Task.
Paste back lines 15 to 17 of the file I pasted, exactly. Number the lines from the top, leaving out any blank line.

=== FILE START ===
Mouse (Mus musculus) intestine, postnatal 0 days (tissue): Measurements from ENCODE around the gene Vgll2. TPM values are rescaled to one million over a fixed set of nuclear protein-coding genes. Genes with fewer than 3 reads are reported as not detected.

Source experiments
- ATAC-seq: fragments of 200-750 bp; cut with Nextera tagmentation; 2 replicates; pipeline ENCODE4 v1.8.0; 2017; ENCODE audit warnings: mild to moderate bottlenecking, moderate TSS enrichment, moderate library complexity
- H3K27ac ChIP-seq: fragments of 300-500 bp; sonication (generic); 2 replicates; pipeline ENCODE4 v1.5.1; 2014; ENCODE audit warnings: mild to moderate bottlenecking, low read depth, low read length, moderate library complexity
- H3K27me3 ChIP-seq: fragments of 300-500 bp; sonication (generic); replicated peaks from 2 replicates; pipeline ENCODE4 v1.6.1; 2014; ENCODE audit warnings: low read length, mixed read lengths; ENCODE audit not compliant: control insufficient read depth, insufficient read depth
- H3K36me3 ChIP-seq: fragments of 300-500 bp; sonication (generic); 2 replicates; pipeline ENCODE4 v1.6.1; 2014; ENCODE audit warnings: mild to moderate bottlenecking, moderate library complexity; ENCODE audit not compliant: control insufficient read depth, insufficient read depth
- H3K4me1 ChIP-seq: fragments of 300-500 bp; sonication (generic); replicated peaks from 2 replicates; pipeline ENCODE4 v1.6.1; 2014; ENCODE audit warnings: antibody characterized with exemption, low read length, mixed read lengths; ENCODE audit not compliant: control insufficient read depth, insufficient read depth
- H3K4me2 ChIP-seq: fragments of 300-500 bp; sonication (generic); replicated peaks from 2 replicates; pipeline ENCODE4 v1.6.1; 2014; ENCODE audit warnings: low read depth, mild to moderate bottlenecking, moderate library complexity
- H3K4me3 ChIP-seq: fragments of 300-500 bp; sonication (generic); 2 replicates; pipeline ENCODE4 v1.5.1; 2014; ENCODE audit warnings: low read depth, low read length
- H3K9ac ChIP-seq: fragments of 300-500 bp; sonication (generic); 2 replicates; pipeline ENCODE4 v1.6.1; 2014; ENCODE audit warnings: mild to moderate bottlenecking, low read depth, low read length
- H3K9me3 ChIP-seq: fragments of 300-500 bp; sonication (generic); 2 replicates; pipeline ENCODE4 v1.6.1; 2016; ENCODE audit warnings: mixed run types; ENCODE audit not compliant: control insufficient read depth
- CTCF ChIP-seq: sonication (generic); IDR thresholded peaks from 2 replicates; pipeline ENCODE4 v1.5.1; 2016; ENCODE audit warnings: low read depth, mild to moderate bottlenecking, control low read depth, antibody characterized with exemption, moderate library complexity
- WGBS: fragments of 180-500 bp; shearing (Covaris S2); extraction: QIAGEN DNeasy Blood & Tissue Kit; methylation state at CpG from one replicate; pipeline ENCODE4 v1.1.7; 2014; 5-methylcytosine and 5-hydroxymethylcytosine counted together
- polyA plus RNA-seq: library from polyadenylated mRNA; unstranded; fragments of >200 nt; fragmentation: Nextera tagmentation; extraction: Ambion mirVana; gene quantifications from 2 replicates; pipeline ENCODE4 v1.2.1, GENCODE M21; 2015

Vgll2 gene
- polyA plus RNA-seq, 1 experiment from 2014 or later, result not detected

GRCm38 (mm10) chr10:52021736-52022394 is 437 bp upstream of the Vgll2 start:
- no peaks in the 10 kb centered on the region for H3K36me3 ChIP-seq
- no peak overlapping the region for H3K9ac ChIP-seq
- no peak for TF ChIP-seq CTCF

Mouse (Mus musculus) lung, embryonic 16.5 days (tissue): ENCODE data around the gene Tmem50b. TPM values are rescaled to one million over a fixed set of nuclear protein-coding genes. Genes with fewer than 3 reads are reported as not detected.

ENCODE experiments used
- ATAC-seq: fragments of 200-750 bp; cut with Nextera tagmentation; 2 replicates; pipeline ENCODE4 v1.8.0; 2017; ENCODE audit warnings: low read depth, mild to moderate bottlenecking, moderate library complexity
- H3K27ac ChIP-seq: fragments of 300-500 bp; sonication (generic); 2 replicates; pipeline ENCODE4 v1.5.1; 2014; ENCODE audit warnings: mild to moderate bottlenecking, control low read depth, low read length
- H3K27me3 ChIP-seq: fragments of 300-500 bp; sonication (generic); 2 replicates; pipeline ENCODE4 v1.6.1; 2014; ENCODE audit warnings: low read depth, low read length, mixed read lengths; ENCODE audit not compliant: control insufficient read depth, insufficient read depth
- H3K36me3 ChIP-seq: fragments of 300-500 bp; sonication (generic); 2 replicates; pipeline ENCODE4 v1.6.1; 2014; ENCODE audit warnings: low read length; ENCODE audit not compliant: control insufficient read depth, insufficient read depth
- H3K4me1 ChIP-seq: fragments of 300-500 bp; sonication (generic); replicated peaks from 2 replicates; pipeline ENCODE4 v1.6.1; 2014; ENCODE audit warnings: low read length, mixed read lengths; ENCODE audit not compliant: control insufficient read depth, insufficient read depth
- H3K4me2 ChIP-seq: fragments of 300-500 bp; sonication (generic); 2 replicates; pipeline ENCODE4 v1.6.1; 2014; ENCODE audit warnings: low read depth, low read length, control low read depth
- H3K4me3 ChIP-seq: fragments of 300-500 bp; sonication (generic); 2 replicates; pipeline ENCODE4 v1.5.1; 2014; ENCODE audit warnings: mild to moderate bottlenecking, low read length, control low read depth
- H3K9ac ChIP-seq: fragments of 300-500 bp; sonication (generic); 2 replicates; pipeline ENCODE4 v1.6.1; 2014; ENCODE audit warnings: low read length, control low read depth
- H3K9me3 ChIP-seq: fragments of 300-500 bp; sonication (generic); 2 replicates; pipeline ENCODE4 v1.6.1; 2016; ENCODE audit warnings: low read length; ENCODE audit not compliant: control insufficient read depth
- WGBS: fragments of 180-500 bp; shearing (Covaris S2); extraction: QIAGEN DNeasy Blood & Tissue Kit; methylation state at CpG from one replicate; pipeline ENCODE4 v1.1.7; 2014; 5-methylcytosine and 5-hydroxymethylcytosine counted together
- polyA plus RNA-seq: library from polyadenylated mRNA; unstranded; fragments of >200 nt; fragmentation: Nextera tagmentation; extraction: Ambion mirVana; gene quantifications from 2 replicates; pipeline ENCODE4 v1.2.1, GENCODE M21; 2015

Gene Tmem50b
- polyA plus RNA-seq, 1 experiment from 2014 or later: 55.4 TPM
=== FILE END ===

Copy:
Vgll2 gene
- polyA plus RNA-seq, 1 experiment from 2014 or later, result not detected

GRCm38 (mm10) chr10:52021736-52022394 is 437 bp upstream of the Vgll2 start: